In between times May appears in the registers for Crow’s Nest[iii] school (1905 and 1908) and also Pechey[iv] school (1905). Lily also appears on the Crow’s Nest admissions register in 1902 and John at Geham[v] in 1903 and 1905. These seem more able to be explained. The children’s maternal grandfather, Denis Gavin, lived at Crow’s Nest around this time, and their uncle James Gavin, worked for the railway (yes, again!) in Pechey.
I have no record of where young Ken went to school though if the oral history is correct I would expect at least some of his education would have been at Kelvin Grove state school.
John’s daughter told me that her father hadn’t received “any” education and had no shoes until he was 14. John had been fostered out and worked hard as a dairyman for his foster parents, though we have no idea who they were.
Annie Kunkel, a younger cousin to all these Kunkel orphans, told me that Bill Kunkel had spent a “good bit of time with the grandparents” at the Fifteen Mile, Murphy’s Creek, and perhaps all of them came and went at some time.
May Kunkel would have been only 13 when she was enrolled at the Cooran state school[vi] near Pomona in 1912. Her guardian was a baker in Cooran and the only entry on the electoral rolls for a baker in Cooran is a James Hubert Jordan. This name means nothing to me in the broader family context so I’m left wondering if she had been sent to work there. At the time he would have been 66 years old and appears not to have had a wife living with him. A mystery indeed. May married at only 17 years old but her marriage failed fairly quickly…hardly surprising given the emotional turmoil she’d lived through at such a young age.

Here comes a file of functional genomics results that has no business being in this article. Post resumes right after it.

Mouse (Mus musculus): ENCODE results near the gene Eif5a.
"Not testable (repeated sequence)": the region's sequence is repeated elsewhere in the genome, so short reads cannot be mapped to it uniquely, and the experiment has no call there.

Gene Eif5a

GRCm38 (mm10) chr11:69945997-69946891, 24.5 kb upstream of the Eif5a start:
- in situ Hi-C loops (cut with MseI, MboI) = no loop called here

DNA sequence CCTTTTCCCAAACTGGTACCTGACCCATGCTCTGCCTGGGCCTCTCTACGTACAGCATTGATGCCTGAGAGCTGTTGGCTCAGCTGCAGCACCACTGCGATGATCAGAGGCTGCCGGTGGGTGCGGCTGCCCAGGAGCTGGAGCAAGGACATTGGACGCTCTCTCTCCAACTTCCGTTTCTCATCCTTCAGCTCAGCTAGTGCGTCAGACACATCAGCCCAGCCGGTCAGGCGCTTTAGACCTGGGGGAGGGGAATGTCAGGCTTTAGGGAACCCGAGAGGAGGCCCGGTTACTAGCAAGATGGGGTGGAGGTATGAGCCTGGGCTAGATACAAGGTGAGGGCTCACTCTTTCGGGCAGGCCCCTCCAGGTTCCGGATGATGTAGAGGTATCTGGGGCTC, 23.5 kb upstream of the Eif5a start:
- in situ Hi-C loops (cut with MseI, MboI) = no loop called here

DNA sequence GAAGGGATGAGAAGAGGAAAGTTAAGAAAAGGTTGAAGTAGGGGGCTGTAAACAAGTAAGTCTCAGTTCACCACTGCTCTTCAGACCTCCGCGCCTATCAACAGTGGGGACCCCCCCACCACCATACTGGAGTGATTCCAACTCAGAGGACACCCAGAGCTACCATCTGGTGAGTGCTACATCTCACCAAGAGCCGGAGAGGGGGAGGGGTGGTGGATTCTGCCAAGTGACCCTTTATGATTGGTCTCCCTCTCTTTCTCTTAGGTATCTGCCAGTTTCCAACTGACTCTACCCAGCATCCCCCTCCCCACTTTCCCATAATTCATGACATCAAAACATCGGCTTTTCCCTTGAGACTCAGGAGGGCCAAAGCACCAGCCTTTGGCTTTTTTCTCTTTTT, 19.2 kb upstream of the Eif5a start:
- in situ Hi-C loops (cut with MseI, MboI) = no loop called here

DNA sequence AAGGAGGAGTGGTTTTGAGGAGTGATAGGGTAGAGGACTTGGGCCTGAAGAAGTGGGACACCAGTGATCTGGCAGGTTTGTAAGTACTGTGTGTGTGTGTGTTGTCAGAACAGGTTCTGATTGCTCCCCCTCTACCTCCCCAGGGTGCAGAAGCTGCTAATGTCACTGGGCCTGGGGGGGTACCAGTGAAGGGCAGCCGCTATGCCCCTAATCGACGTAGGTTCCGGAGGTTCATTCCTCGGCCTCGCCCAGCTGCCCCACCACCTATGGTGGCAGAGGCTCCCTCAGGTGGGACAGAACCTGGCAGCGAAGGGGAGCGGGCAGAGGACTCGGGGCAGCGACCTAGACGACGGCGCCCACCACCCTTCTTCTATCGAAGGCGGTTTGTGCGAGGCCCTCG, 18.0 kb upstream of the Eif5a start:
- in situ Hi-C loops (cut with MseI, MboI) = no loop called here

The death of their parents had a significant impact on these Kunkel orphans. The younger ones seemed to have been taken care of by relatives mostly but moved around regularly – hardly a settled life. Apparently the older ones survived with fewer emotional scars, but the younger group certainly did it tough. Ken and John remained good mates throughout their lives, enlisting in World War I together alongside their Gavin cousins.
[i] Queensland State Archives Item ID637218, Register – admissions, state school
[ii] Queensland State Archives Item ID635275, Register – admissions, state school
[iii] Queensland State Archives Item ID625192, Register – admissions, state school
[v] Queensland State Archives, Digital Image ID 28004
[vi] Queensland State Archives Item ID639824, Register – admissions, state school